To this day I do not know what the book was about and what was going on.

The overall scheme of the novel is stupid and amateurish.

Too hard to read for this master’s degree English teacher.

Hundreds of unrelated and disconnected characters too..

Some as ridiculous as a talking dog, and a robot duck…

This book is a waste of time and paper.

What is all this supposed to mean?

Honestly, this book is just annoying.

The first pizza made in England?

Clearly, the fault is mine.

Wicks Cherrycoke?

Big @#$%ing deal.

Selections from One-Star Amazon Reviews of Chinua Achebe’s Things Fall Apart

[Ed. note: The following citations come from one-star Amazon reviews of Chinua Achebe’s novel Things Fall Apart. (See also: Mary Shelley’s Frankenstein, Thomas Pynchon’s Gravity’s RainbowGeorge Orwell’s 1984, Herman Melville’s Moby-Dick, James Joyce’s Ulysses and David Markson’s Wittgenstein’s Mistress). I’ve preserved the reviewers’ own styles of punctuation and spelling].

There were too many details

no plot, lousy tales, and distant characters.

Gnerally, I am extremely open-minded about other cultures,

Don’t buy this unless you need it for some reason out of your control.

DOES THIS GUY EVEN KNOW WHAT THE FUDGE HE IS TALKING ABOUT!

I read two chapters and quit It was horrible, and I say BAH!!!!!!!!!BAH!!!!!!!and a BOOOOOOOO!!!!!

This is one of those “politically correct” books they force you to read in school, in hope of “broadening our horizons” and “opening our minds.”

The main character had a lot of mental problems, including violence, chauvinism, and overambition to become the ‘model citizen’ of his tribe. I had no sympathy for him, neither should you.

Throught the book the auther keeps bringing in new charecters that have almost the identicle spelling of another and it gets very confusing

While Chinua Achebe claims to be an African freedom activist, her(? I can never figure out these new-fangled names) style of writing is stereotypical of the reactionary Brench and their quest to retain Africa.

The author seems to have some sort of infatuation with yams, because the entire book revolves around idiotic descriptions of yams and characters struggling with their declining yam output.

I found this story went no where, there were no real accomplishments done by the main character, his could have check in to an asylum for a year, dealt with his tribal issues, what he missed out on as a kid, came back to his tribe and really made a difference with his people. Instead, we just see some ones life that just gets worse.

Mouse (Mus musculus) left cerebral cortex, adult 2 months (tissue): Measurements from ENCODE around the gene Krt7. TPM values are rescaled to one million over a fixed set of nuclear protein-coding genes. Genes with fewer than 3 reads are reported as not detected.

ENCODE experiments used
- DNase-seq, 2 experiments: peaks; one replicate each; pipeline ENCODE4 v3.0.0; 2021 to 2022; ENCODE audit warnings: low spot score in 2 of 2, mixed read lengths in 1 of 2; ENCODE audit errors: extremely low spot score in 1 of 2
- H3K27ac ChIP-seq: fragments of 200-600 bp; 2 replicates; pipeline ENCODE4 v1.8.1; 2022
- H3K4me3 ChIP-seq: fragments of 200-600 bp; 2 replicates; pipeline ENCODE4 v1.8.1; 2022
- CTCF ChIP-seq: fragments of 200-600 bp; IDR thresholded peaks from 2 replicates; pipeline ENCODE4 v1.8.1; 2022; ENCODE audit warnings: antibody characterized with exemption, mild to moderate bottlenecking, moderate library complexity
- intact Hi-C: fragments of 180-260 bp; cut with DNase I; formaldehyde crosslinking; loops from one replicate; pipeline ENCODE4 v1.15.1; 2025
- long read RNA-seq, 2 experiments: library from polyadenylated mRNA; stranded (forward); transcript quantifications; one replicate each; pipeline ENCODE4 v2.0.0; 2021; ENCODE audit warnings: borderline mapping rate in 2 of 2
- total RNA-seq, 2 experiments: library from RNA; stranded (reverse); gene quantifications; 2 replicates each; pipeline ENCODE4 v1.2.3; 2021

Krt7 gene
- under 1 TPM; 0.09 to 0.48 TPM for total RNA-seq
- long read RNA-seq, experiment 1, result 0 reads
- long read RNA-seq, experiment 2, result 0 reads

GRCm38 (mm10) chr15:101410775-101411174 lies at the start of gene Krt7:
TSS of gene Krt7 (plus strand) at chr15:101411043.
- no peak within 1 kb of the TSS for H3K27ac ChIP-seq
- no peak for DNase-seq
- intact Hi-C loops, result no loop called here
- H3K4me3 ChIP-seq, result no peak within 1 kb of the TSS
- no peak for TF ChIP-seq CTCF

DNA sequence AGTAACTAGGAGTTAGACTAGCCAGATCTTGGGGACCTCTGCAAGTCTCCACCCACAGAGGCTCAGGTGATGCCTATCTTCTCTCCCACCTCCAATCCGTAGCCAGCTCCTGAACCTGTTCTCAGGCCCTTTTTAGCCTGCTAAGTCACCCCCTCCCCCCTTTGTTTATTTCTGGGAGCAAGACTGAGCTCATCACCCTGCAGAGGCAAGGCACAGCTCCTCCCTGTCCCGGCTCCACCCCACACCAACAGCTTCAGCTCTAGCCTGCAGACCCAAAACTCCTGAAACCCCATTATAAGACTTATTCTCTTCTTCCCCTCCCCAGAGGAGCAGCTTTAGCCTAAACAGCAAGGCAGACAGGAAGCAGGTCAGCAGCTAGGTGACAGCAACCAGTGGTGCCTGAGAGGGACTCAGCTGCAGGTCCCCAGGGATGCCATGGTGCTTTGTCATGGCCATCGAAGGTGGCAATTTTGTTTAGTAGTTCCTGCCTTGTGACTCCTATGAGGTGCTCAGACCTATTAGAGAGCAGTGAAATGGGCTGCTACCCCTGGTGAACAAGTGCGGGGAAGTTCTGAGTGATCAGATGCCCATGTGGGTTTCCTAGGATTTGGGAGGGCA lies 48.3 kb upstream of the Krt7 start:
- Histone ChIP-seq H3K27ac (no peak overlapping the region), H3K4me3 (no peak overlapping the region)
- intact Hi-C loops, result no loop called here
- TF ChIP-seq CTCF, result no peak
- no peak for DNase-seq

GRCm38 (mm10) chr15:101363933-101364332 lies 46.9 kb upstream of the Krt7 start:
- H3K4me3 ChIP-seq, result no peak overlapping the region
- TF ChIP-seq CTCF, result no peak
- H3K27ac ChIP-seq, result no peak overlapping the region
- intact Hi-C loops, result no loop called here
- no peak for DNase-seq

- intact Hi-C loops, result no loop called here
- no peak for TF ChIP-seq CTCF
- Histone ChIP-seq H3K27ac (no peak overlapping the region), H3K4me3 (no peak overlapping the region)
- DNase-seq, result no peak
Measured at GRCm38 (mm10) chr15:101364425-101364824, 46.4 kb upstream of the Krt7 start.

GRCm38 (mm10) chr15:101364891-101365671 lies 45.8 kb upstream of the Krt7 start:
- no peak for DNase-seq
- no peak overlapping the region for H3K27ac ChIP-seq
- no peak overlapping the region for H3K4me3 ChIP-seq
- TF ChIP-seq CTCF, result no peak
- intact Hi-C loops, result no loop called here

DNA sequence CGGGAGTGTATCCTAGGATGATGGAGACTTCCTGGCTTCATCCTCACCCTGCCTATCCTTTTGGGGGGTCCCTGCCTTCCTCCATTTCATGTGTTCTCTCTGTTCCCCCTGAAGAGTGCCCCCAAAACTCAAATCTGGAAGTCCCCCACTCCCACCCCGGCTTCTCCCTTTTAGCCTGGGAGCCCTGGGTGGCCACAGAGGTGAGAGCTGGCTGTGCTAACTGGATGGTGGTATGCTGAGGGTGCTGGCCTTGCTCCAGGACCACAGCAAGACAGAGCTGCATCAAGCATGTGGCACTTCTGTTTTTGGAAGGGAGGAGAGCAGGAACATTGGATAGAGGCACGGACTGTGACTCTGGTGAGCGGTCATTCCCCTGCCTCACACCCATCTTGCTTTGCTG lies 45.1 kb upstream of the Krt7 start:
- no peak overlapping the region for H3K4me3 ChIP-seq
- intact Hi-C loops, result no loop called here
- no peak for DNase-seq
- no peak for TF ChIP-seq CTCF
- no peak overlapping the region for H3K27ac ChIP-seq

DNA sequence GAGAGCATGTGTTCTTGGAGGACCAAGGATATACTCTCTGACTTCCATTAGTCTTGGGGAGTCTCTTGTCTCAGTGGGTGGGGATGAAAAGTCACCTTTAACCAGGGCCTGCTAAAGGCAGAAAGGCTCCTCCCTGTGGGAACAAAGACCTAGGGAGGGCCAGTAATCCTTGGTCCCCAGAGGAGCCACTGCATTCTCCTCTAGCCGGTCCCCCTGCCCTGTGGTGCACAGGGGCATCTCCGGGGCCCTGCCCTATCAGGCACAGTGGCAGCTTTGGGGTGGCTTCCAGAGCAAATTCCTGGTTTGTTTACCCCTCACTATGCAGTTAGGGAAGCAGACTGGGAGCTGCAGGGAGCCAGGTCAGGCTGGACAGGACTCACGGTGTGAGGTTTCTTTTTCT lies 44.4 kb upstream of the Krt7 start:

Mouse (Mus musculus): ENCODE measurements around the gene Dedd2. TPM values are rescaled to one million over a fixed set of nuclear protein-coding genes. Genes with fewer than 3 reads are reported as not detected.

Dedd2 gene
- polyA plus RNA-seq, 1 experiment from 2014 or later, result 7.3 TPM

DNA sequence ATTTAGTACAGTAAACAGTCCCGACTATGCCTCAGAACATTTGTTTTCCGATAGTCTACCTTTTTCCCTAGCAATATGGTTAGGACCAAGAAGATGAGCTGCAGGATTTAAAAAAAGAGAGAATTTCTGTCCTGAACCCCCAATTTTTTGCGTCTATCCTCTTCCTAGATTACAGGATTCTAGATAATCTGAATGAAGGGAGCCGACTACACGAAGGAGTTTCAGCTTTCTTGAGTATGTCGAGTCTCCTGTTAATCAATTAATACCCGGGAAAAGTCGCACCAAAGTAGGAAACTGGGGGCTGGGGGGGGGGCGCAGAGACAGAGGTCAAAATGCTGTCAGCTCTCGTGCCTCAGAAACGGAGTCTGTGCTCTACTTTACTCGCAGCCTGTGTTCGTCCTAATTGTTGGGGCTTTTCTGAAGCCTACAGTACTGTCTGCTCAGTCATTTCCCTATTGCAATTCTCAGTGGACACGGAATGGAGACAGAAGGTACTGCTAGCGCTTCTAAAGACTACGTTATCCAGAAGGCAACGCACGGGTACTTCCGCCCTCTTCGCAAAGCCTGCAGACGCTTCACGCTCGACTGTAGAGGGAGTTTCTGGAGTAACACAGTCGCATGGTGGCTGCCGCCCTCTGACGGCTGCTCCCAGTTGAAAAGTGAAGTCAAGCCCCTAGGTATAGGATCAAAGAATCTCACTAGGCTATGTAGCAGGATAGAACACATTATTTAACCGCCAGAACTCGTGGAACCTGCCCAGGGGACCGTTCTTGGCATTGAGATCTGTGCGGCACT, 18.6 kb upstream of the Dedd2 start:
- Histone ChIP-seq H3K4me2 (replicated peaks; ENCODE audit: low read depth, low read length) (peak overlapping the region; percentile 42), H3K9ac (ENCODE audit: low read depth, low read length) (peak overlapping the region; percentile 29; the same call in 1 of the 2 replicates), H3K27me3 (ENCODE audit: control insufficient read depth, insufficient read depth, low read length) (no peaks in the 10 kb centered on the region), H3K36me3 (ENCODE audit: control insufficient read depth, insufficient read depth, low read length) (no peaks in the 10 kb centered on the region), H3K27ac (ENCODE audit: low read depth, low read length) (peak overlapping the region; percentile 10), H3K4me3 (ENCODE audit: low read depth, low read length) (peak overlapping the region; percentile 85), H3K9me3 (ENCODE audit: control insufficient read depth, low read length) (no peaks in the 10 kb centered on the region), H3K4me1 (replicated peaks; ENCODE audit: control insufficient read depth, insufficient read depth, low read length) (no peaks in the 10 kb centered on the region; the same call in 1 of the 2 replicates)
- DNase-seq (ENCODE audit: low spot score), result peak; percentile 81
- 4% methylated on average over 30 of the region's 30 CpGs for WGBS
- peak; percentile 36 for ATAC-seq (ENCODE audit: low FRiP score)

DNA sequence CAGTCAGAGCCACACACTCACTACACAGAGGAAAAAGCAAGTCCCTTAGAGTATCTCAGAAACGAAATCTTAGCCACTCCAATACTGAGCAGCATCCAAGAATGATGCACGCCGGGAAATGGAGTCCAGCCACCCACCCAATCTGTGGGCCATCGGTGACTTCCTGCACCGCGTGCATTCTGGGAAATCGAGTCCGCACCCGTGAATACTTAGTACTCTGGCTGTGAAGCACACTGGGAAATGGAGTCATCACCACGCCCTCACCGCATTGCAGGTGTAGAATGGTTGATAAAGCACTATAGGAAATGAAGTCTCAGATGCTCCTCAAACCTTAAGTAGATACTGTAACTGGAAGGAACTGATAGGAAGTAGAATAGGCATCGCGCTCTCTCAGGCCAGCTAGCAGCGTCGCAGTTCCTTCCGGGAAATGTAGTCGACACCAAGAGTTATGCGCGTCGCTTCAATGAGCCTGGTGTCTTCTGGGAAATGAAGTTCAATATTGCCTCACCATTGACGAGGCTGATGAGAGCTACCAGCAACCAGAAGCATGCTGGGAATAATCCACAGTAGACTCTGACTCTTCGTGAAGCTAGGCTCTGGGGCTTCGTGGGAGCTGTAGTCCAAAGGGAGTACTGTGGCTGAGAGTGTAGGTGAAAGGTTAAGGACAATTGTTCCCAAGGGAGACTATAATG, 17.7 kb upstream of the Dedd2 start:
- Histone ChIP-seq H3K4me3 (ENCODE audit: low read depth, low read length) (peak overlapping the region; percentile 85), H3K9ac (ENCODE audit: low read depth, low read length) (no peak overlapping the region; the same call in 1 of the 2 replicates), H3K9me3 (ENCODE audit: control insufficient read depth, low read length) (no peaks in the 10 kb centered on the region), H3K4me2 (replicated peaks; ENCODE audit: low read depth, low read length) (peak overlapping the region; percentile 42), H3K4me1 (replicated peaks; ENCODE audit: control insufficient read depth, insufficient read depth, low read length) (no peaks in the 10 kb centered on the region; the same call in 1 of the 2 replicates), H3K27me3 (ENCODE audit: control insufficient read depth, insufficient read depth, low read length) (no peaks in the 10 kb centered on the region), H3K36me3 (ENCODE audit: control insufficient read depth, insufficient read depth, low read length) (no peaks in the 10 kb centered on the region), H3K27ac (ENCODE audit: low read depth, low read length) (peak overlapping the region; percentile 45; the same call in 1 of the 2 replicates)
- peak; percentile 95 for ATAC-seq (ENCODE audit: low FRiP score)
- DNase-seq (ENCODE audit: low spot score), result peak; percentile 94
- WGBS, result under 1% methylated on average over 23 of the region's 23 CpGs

This story could have been told in about 20 pages, but streches out into a full book that finally makes a point in the very last pages. Achebe’s work needs some fine tuning.

Why coudln’t they just at least change the names you could at least pronoucne it, ne ways if you plan on reading it, your want lots of time, so u can understand it.

“THINGS FALL APART” IS LIKE ABOUT A GUY WHO GROWS YAMS AND BEATS HIS FAMILY, AND IT JUST TALKS ABOUT THAT THE WHOLE TIME ITS A TERRIBLE HORRIBLE BOOK!

Almost nothing happens for the first 100 pages except we find out that he has three wives and he beats his kids. GREAT, That took 100 pages to say!!

If your looking for a good novel about African people by an African writer, it’s not here. Try Toni Morrison.

Anyone with sense would be rooting for the imperialists by the end of this book.

the writer is only famous because he is a minority.

the story have no point at all.

It draged on and on.

It was like reading a quick obituary.

the names are way too hard to pronounce.

All you never wanted to know about yams… and other such things

This book is way too confusing for the average reader (I am an honors student) and even the more advanced reader would find difficulty reading this book.

Better by far to have young atudents enjoy ayn rand tom woods and john allison milton friedman and peter schiff adn be poastive free neterpirse and successful.

the only thing you’ll enjoy is saying Okwonko over and over again

This makes Africa look worse, not better….

No one cared about Okonkwo’s yams!

How DARE we let children read this book.

it just SUXED

In retrospect, the story lived up to it’s name.

A Very Short Review of Denis Johnson’s New Novel, The Laughing Monsters

Denis Johnson’s new novel The Laughing Monsters is excellent.

Okay: Too short a review? Well. Look, I read it over the weekend, and got a copy of the audiobook version to listen to this week, and then I’ll write a proper review, but here’s publisher FS&G’s blurb, followed by a few quick impressions:

Denis Johnson’s The Laughing Monsters is a high-suspense tale of kaleidoscoping loyalties in the post-9/11 world that shows one of our great novelists at the top of his game.
Roland Nair calls himself Scandinavian but travels on a U.S. passport. After ten years’ absence, he returns to Freetown, Sierra Leone, to reunite with his friend Michael Adriko. They once made a lot of money here during the country’s civil war, and, curious to see whether good luck will strike twice in the same place, Nair has allowed himself to be drawn back to a region he considers hopeless.
Adriko is an African who styles himself a soldier of fortune and who claims to have served, at various times, the Ghanaian army, the Kuwaiti Emiri Guard, and the American Green Berets. He’s probably broke now, but he remains, at thirty-six, as stirred by his own doubtful schemes as he was a decade ago.
Although Nair believes some kind of money-making plan lies at the back of it all, Adriko’s stated reason for inviting his friend to Freetown is for Nair to meet Adriko’s fiancée, a grad student from Colorado named Davidia. Together the three set out to visit Adriko’s clan in the Uganda-Congo borderland—but each of these travelers is keeping secrets from the others. Their journey through a land abandoned by the future leads Nair, Adriko, and Davidia to meet themselves not in a new light, but rather in a new darkness.